The material of choice for gravestones today is generally granite, since it is durable and comes in a variety of crystalline textures and colours. However, over the centuries, gravestones (or headstones and tombstones, as they are also known) have been made from a variety of materials.
The fashionable choice, originating in ancient Greece and later much favoured by the Victorians, was once marble. However, this became less popular, as the poorer quality tends to become damaged by acid rain and smothered by growths of moss and lichen. For a while, wooden grave markers were the choice, although these deteriorated even more quickly, and slate, bronze and sandstone have also had periods of popularity.
Whatever the choice of material, gravestone memorials need regular tending in order to maximise their durability and keep inscriptions as legible as possible.
The method for cleaning granite headstones is essentially the same as that for cleaning those made from sandstone, limestone or marble. Granite has the advantage that, because of its durability, the gravestone will not be damaged by forceful scrubbing.
Granite headstones can even withstand a pressure washer, as long as the memorial is in a stable condition and there are no fractures or cracks. However, if any of the gravestone's engraved areas or carvings contain colouring, such as black, using a pressure washer will strip this out, rendering any lettering illegible.
Hardened water can leave calcium deposits on polished granite memorials, which can often give a hazy coating. Where this is the case, the polished surface can be scrubbed using water and a detergent or non-ionic soap. A heavy duty, non metallic scouring pad is recommended, although care must always be taken to check that it is safe to use it on granite.
Bronze gravestones are slightly more complicated to maintain, as they actually consist of two components. They comprise a bronze plaque that is mounted onto a base, which is usually made from granite or concrete. As these bronze memorials are generally laid flat at grass level, they are more susceptible to falling debris and standing water.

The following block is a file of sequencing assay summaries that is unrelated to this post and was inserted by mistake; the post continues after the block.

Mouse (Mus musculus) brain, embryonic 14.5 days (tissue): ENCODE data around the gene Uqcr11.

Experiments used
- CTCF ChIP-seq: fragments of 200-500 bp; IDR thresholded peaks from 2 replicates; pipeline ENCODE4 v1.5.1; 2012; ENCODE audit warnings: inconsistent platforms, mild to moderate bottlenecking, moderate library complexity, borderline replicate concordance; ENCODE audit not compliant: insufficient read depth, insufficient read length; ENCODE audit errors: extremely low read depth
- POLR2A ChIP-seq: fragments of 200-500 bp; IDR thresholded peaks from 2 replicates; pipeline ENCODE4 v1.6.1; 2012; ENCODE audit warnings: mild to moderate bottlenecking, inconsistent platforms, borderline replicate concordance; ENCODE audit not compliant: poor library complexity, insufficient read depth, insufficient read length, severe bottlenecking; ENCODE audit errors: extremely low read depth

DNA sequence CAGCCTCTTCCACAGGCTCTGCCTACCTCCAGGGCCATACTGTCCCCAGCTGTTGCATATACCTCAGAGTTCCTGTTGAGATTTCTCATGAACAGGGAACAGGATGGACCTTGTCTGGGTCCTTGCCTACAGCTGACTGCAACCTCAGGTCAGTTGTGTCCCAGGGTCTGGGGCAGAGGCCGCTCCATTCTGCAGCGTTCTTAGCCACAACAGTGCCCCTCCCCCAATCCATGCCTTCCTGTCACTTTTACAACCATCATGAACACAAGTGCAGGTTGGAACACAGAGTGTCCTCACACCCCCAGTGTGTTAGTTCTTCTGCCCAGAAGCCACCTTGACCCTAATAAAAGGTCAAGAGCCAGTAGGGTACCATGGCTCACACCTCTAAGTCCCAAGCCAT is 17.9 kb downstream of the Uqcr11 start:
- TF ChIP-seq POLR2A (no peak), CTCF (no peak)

A granite base can be cleaned applying the same, slightly aggressive scrubbing approach as used for granite headstones. The bronze plaques are manufactured from copper and tin, with small additions of zinc and lead. They have a lacquer coating applied in order to seal their original appearance, but over time it will gradually deteriorate. This deterioration will accelerate through neglect, so it is important to tend bronze memorials with regular, proper care in order to preserve their finish. Restoration can be held at bay by using specialised wax or by purchasing a preservation kit.
In these more 'green' times, some people are adopting a more environmentally friendly approach to cleaning grave memorials. Many of the gravestones that appear dirty and beyond restoration are covered by growths of lichen, fungus, mould and algae. The eco-friendly answer? Snails. These little chaps may be the bane of many a gardener's life, but they love to munch their way through the vegetation that spoils so many cemetery headstones.
Whichever material a gravestone is made from, it needs regular attention using the appropriate cleaning method in order to preserve the memorial both as a loving tribute and a means of recording a life for posterity.